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Big or Small This Dog Knows What He Wants When it Comes to Play

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Dear Joan:

Our dog Bill (named after the Humane Society officer who rescued him) is a year old, 24-pound beagle mix. We walked him on behalf of the Humane Society in a community parade, and now he’s a family member.

We take Bill to a local dog park that has a fenced area for small dogs (25 pounds or less) and a different fenced area for large dogs. We tried taking Bill to the small-dog area and he would walk in, sniff around, sit, walk around slowly, stare at us. We took him to the large-dog area, full of German shepherds, Bullmastiff’s, Alaskan malamutes, labs, etc., and he loves it. He can barely wait to get into the area. He runs all around, hardly pays attention to us and becomes the center of attention as he runs around with a pack of big dogs playfully chasing him all over.

Why does he prefer the big dogs? He could easily run and be chased by the small dogs, and I worry about his safety (getting trampled) with the big dogs.

We take him to doggy day care three days a week, and it’s the same — he runs and mingles with the larger dogs.

— Julie M.

Dear Julie,

Poncho and I adore the story of how you, your family and Bill all came together. It sounds like an outline for the perfect made-for-television movie. As a certified professional dog trainer who adopted from a shelter, I appreciate you volunteering your time with the Humane Society and rescuing.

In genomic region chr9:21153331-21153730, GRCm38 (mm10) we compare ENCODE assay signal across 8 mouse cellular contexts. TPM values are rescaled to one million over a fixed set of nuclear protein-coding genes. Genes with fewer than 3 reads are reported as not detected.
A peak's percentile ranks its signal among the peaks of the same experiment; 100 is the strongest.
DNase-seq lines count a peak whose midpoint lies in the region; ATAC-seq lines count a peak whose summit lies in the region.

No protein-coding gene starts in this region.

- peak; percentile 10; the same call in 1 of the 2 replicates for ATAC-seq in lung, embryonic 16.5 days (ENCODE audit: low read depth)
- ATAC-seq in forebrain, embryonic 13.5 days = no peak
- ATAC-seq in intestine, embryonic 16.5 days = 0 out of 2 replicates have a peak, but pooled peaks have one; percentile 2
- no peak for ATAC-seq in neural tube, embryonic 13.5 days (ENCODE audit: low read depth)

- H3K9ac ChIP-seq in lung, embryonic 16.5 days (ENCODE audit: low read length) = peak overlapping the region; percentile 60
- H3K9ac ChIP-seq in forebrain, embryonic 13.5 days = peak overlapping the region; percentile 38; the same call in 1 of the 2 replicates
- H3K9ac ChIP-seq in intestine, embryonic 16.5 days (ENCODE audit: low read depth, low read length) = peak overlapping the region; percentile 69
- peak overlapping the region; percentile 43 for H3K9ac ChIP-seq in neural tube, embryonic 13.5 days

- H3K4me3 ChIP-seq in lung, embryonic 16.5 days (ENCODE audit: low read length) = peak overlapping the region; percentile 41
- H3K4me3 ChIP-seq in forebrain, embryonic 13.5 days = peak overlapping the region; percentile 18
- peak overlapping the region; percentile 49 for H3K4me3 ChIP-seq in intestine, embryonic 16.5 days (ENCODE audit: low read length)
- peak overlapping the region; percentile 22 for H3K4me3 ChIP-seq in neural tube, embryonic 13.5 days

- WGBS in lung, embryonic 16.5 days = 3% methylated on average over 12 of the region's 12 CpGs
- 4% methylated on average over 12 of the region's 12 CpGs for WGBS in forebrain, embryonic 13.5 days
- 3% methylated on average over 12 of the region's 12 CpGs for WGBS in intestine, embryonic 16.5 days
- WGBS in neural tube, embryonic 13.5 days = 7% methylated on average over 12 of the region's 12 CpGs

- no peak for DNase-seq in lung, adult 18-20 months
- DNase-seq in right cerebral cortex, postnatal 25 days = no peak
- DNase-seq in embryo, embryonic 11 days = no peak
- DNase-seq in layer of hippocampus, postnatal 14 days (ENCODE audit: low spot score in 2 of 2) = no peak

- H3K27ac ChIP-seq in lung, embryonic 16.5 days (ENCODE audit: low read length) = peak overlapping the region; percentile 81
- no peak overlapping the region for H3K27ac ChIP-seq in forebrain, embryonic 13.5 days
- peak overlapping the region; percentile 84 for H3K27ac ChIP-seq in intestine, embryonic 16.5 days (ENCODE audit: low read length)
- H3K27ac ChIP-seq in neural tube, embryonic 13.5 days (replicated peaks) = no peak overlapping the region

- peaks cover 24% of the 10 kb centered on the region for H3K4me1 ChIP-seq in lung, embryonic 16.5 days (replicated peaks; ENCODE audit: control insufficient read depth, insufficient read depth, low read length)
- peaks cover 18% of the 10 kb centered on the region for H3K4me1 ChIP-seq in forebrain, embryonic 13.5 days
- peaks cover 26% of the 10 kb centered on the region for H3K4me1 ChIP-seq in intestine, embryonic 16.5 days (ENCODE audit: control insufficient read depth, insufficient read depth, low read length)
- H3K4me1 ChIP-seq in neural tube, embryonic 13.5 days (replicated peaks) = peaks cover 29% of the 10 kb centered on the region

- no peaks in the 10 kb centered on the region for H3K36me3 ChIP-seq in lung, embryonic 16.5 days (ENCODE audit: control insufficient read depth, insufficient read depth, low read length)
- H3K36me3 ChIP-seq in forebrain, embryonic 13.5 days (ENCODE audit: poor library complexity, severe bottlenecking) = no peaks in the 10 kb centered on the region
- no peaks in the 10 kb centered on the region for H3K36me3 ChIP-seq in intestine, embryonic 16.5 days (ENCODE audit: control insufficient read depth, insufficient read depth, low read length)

Your question about why is a tough one to answer. Unless you’re the animal in question, it would all be speculation. Who knows the exact reasons Bill came to enjoy playing with these larger canines? Some reasons might include:

  • He was born with a predisposition of liking the presence, actions or appearance of larger dogs.
  • His first encounters with successful dog play were with larger dogs, so he has developed positive associations with these types of breeds.
  • He discovered his play style has had better success with larger breeds vs. the smaller ones. In other words, the larger dogs have a better return on investment.

You mention that Bill also enjoys playing with the big dogs so much that his focus tends to stray away from you and over to his new friends. It’s wonderful to be able to give dogs an opportunity to spend time with friends free of leashes, but it’s important that your dog can perform behaviors such as “coming when called” for his safety and the safety of others. There are many ways to practice recall skills with your dog, and I recommend activities to hone this behavior in my Out of the Box Dog Training Game as well as on this dog training tips blog post, where I outline the five rules for when teaching your dog to come when called.

Similar to humans, dogs have preferences in the friends they choose, the activities they partake in and the intensity of his or her play style — some rough house while others prefer to chill out and relax. It could be that at one time, the only opportunity Bill had for playing was with larger dogs — and it was fun! Maybe this is what he is used to.